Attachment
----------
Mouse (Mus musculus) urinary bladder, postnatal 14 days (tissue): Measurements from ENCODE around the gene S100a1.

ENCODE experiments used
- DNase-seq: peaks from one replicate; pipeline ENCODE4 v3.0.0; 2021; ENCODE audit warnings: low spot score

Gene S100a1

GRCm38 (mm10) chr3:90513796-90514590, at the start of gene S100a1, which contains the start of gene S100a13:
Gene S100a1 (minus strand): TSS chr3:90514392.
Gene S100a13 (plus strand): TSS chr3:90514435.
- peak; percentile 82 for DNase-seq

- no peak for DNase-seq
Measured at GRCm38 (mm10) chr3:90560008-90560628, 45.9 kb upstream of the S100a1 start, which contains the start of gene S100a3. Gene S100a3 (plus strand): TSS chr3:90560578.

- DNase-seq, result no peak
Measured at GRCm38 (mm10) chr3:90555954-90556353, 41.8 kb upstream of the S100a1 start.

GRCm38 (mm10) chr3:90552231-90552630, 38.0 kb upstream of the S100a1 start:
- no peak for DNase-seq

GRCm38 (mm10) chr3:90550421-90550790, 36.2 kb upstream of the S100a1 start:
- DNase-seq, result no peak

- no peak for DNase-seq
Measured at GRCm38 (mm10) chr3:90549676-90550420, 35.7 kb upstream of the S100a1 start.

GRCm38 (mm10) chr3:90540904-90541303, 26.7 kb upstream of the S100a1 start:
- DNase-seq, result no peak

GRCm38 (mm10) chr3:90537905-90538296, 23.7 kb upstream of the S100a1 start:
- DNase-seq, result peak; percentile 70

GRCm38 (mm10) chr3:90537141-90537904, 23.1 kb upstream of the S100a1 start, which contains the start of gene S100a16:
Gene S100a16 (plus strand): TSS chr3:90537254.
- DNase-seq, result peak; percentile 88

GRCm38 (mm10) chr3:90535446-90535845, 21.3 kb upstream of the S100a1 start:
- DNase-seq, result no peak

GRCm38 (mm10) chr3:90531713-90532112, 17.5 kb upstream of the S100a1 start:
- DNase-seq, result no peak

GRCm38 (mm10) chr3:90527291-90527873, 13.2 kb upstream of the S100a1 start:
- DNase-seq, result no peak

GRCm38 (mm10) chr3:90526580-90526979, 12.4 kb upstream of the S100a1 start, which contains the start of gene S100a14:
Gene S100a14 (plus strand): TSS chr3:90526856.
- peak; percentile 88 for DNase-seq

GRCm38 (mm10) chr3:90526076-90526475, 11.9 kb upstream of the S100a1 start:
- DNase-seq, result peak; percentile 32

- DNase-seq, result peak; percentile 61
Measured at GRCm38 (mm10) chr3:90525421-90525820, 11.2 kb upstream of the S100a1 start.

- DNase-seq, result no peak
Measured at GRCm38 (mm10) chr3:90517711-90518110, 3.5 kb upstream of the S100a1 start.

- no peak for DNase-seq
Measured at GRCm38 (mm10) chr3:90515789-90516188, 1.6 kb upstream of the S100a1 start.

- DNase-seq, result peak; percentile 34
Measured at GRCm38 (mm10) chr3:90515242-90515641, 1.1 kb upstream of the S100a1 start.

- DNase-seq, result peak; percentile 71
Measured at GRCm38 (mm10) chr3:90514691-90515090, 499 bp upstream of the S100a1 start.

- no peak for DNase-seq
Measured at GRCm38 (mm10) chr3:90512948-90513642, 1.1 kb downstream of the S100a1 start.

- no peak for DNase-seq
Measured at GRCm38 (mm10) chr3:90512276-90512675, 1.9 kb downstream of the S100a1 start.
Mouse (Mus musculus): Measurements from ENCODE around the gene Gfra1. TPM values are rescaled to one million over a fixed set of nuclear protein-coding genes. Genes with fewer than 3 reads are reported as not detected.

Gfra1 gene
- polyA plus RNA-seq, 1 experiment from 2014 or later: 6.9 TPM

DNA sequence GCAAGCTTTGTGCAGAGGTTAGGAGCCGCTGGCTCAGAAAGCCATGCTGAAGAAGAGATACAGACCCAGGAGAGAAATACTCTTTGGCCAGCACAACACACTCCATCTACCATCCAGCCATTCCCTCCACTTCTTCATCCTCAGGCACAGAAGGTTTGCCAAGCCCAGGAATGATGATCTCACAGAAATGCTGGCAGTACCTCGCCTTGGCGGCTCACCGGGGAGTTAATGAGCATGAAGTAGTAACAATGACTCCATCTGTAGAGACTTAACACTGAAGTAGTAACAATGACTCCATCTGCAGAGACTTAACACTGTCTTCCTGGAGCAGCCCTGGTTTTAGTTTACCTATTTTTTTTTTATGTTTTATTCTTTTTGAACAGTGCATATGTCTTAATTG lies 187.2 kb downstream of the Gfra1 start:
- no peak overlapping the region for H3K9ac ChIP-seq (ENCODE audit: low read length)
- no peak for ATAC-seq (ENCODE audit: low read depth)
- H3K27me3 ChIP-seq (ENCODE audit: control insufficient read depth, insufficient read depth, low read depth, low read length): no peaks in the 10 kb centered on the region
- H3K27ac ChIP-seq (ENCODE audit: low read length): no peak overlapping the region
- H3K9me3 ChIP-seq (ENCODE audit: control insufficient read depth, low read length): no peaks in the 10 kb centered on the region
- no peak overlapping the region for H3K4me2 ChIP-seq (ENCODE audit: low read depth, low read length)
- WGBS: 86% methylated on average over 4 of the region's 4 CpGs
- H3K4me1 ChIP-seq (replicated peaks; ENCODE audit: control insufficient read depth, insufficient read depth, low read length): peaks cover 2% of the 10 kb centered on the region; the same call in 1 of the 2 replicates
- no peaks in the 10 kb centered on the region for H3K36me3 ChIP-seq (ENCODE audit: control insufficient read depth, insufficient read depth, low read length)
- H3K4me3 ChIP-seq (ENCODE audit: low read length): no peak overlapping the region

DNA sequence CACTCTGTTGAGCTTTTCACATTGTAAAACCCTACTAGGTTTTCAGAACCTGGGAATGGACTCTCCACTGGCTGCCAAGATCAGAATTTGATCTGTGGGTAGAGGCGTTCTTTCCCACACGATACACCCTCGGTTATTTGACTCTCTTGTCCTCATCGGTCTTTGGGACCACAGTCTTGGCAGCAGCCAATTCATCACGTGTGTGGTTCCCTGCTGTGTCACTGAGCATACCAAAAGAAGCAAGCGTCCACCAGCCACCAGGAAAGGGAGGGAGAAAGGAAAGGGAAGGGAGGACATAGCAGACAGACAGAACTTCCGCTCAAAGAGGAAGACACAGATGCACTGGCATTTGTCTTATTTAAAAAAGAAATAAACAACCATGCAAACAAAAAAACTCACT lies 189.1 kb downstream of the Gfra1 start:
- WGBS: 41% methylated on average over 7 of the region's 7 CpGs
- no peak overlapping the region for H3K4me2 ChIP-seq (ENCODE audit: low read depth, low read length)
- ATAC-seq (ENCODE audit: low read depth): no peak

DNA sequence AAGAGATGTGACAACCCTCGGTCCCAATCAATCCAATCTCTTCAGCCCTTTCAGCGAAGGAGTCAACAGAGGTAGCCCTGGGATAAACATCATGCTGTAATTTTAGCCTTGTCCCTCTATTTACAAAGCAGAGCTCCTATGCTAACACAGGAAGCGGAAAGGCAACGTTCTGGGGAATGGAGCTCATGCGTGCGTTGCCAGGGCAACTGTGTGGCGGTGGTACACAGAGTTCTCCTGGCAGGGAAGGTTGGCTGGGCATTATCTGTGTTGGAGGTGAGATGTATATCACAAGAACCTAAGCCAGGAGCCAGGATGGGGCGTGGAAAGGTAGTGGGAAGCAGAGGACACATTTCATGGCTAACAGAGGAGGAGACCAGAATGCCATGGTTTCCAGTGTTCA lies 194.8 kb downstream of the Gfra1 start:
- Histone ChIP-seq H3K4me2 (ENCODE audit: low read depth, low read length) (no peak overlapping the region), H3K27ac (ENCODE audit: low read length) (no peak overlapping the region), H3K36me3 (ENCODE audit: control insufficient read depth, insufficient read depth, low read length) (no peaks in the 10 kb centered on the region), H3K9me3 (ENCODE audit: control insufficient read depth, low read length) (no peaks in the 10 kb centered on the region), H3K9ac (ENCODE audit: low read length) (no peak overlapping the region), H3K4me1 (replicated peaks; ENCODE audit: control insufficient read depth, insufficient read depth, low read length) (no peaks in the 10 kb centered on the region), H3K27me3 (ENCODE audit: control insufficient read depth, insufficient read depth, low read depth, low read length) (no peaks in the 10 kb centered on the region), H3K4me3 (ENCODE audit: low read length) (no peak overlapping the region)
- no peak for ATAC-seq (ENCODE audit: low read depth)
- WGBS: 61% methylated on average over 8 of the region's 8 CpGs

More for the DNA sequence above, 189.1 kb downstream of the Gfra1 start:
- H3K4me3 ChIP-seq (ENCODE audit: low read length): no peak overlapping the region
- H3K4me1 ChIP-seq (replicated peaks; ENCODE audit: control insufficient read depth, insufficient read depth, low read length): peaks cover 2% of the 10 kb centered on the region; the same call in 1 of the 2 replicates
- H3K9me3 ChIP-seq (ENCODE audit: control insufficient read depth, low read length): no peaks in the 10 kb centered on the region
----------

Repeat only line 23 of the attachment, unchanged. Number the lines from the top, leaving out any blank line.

GRCm38 (mm10) chr3:90537141-90537904, 23.1 kb upstream of the S100a1 start, which contains the start of gene S100a16: